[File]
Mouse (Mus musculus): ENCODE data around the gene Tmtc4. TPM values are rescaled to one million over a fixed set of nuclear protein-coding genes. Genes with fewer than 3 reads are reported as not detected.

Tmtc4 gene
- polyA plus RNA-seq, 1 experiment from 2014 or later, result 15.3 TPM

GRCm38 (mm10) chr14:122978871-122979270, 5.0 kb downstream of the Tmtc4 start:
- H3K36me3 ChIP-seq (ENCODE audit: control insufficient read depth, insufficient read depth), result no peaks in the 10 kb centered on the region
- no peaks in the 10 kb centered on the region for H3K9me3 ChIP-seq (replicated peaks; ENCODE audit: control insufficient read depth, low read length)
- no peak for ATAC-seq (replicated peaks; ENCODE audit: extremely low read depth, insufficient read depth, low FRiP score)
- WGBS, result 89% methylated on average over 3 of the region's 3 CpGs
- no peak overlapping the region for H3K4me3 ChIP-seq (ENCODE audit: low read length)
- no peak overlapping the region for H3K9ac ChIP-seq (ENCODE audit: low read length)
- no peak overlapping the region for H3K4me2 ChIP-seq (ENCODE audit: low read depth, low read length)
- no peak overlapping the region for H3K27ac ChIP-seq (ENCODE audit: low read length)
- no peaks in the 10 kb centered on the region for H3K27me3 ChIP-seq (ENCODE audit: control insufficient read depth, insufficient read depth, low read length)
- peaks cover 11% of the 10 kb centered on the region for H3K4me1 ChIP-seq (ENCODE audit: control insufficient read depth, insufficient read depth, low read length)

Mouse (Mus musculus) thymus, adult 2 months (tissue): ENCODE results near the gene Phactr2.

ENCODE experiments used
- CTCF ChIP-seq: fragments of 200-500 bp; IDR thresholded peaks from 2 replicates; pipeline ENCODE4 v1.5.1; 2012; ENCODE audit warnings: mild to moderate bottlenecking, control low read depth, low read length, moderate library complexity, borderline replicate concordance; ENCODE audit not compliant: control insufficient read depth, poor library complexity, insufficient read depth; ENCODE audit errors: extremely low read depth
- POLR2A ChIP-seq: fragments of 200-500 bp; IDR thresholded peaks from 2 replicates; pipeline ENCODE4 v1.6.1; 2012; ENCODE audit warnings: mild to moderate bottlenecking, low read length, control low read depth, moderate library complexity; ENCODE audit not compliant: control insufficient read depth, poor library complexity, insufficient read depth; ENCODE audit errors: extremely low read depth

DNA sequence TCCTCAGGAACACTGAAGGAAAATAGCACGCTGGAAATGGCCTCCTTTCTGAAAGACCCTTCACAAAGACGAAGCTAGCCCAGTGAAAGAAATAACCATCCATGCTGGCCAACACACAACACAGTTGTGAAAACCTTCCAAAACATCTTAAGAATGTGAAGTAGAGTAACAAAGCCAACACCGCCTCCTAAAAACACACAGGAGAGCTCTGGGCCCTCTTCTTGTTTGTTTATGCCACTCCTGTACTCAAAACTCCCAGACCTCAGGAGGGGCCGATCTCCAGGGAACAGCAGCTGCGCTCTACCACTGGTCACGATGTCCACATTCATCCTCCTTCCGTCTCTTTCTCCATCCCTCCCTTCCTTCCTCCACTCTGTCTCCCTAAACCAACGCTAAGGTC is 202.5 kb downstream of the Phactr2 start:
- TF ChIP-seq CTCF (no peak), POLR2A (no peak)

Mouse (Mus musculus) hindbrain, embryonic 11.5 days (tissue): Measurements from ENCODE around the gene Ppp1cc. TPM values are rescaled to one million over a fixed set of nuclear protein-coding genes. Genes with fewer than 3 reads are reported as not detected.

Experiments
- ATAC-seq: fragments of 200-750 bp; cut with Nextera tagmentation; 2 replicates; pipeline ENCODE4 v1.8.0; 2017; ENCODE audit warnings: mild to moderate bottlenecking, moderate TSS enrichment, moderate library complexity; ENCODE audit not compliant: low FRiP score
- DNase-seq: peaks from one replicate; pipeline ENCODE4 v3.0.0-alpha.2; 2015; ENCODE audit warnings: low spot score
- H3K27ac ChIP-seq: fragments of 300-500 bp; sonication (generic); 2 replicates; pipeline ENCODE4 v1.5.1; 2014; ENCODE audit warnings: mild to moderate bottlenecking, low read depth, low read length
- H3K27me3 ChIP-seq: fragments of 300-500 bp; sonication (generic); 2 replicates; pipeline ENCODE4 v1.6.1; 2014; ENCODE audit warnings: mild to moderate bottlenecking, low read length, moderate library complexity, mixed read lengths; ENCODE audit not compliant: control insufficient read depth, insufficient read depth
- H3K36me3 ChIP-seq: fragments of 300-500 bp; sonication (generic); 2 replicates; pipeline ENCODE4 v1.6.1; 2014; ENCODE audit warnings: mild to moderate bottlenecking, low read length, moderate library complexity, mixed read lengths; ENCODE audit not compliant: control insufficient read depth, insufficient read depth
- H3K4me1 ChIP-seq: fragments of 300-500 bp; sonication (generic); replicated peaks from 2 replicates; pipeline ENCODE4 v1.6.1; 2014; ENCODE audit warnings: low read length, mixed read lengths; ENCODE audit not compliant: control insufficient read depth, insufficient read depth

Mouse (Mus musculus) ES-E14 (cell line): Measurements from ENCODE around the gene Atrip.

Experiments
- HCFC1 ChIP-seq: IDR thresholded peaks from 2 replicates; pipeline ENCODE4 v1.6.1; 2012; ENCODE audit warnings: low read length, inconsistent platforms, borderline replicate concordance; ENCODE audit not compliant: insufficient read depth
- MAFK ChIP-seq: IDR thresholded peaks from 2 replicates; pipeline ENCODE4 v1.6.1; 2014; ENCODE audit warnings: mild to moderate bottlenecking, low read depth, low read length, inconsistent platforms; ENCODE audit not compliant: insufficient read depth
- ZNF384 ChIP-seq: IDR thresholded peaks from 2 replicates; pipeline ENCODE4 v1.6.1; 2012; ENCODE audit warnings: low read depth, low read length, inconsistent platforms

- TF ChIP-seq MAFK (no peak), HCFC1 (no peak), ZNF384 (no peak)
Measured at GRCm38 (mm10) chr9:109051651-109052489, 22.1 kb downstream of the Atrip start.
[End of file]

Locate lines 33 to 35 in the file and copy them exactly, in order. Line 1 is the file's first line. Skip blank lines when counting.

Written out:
- ZNF384 ChIP-seq: IDR thresholded peaks from 2 replicates; pipeline ENCODE4 v1.6.1; 2012; ENCODE audit warnings: low read depth, low read length, inconsistent platforms

- TF ChIP-seq MAFK (no peak), HCFC1 (no peak), ZNF384 (no peak)
Measured at GRCm38 (mm10) chr9:109051651-109052489, 22.1 kb downstream of the Atrip start.